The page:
It is summer time which, for most of us, means some kind of travel. It doesn't matter if you are going camping, heading to an amusement park, visiting family or even taking a tour of the zoo, you will hear those inevitable words "I'm HUNGRYYYYYYY!"
Long car trips, busy airports, unfamiliar restaurants, Aunt B's house... you will be faced with feeding yourself and your family. How do you make the right choices? I have never seen a gluten free section in the gas station or paleo vending machine at a rest stop. The airport is full of amazing smells wafting from the grossly oversized cinnamon roll stand (btw, have you ever hit turbulence with one of those things weighing down your stomach? Not so tasty anymore is it?)
Let's start with getting there. For me, this is the easy part. Before you even leave the house, pack sack lunches! I travel A LOT with my little bities so I have honed the skill of car trip snacking. Each child gets his or her own lunch box. The boxes are chalked full of cut up veggies, sliced fruit (fresh and dried), jerky, nuts, deli slices and a treat (cookies, go go squeeze, maybe even some chocolate chips). This might even be a good time to allow yourself to spend the money on gluten free bread.... hey, it's vacation! I make sure that each child has spill proof cup and I take a container to refill as needed.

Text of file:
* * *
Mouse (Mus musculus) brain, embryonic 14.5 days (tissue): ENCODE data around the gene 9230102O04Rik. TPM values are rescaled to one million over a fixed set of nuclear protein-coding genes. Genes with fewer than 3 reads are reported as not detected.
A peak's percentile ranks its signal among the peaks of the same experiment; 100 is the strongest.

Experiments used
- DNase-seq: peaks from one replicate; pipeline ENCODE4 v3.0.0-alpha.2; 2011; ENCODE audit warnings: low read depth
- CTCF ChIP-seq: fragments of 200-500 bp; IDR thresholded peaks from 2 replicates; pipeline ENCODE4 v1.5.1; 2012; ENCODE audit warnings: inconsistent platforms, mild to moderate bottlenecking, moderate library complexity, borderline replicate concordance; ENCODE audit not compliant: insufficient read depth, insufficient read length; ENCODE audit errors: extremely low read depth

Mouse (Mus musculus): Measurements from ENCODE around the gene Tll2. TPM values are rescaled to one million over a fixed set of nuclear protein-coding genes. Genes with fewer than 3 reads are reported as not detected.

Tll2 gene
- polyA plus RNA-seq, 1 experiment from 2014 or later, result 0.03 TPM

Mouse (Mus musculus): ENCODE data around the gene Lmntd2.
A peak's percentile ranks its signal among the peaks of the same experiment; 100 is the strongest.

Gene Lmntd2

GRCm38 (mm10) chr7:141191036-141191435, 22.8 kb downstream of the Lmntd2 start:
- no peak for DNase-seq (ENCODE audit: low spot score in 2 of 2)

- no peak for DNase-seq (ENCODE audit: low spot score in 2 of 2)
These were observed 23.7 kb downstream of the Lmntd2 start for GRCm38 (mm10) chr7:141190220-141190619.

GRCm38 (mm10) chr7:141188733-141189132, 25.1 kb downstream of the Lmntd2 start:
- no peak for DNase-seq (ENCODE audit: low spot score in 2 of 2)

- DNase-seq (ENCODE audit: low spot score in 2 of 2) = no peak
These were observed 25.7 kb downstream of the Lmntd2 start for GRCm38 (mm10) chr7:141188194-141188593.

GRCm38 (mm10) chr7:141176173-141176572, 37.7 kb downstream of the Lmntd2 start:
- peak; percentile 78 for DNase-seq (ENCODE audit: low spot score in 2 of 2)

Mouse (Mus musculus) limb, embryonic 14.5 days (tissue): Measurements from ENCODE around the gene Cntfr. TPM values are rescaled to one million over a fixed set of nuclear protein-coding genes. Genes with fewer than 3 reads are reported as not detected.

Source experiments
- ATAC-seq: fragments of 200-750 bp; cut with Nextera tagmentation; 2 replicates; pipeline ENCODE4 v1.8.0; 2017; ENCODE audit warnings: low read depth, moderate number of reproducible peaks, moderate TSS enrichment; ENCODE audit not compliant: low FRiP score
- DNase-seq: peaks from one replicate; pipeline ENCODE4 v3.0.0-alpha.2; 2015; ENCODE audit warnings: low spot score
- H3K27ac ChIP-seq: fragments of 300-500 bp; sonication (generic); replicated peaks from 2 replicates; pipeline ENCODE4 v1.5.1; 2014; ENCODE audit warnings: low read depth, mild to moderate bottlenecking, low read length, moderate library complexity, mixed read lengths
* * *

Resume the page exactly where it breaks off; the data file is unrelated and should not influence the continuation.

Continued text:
Once you are there, now is your chance to check out the local grocery store. Ok, so if you aren't a certified food nerd like I am, this might not seem like such a fun adventure. Believe it or not, grocery stores are the paleo parents best friend and as you travel, you find all sorts of unique ones. I recommend looking for local or regional stores rather than national chains.
If you are staying in a hotel, this is a breeze! Suites or rooms with kitchenettes are fantastic and pay for themselves with the ability to cook "at home" (I'm not talking fancy expensive things, I mean Staybridge and various other inn and suite establishments. Most hotel rooms, now, come with a mini-fridge and microwave, standard. If not, it is well worth the small few (I've never paid more than $10 for the week) to rent one. Just like at home, having a stocked fridge will help fight the urge to hit up the vending machine or drop by the local pizzeria.
The hard part is if you are staying with family (no offence mom, I LOVE YOU). Meals can be tricky but here are few tips I can recommend from experience:
No matter where your vacation leads you, a little pre-planning will go a long way so pack-up and take off. I'll see you when you get back!